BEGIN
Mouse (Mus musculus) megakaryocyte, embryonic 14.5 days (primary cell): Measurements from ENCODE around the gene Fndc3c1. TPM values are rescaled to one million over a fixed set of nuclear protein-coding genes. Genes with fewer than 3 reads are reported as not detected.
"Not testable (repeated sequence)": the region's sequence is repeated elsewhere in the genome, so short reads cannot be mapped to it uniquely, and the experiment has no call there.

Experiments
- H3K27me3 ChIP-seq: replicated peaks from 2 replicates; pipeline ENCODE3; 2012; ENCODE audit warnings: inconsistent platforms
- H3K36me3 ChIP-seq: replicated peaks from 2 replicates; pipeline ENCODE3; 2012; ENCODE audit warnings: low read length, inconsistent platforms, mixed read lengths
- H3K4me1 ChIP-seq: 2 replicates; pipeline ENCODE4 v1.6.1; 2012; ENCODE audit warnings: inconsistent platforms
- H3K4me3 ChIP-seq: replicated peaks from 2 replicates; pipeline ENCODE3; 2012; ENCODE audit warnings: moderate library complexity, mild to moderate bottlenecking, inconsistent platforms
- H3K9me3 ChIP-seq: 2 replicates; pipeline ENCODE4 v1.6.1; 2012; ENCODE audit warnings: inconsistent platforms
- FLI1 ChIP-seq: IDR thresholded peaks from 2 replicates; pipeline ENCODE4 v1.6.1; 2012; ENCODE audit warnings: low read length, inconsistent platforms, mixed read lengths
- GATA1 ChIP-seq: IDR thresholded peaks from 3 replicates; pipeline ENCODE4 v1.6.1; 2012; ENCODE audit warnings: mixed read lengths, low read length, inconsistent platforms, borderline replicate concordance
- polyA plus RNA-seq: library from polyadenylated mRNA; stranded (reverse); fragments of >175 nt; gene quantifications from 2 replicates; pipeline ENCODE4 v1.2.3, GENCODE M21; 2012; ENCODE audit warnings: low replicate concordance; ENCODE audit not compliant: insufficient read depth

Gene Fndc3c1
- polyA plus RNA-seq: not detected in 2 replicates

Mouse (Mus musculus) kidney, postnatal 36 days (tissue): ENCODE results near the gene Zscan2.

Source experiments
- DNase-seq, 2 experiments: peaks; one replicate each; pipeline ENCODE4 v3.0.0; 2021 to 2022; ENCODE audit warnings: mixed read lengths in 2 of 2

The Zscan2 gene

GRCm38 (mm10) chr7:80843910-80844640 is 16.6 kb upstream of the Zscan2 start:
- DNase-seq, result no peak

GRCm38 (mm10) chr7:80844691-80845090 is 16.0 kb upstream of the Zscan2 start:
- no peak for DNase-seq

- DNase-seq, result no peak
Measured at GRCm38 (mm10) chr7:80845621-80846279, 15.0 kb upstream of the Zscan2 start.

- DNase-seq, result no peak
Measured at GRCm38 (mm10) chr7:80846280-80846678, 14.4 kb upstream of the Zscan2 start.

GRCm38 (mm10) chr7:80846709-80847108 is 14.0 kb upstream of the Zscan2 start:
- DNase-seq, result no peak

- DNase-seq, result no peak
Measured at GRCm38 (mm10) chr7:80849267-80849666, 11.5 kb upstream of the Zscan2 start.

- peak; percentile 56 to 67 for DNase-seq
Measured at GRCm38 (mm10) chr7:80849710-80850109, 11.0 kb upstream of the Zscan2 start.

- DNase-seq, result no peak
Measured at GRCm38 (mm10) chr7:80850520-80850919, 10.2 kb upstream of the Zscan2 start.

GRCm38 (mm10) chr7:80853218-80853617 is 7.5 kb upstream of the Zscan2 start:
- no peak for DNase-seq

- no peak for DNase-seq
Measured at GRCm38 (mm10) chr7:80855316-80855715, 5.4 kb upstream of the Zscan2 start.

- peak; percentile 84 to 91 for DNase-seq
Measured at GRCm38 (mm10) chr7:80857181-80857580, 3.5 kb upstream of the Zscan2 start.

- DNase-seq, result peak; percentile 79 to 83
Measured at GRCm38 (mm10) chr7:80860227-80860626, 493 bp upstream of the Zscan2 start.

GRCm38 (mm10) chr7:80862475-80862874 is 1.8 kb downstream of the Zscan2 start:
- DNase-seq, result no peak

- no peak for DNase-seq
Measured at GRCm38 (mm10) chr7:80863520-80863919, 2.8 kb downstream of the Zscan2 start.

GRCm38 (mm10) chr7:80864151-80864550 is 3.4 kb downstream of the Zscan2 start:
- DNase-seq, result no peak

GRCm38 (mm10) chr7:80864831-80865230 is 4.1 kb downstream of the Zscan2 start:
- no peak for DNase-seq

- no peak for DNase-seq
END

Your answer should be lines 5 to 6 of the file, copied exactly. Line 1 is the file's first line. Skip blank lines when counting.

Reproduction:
- H3K36me3 ChIP-seq: replicated peaks from 2 replicates; pipeline ENCODE3; 2012; ENCODE audit warnings: low read length, inconsistent platforms, mixed read lengths
- H3K4me1 ChIP-seq: 2 replicates; pipeline ENCODE4 v1.6.1; 2012; ENCODE audit warnings: inconsistent platforms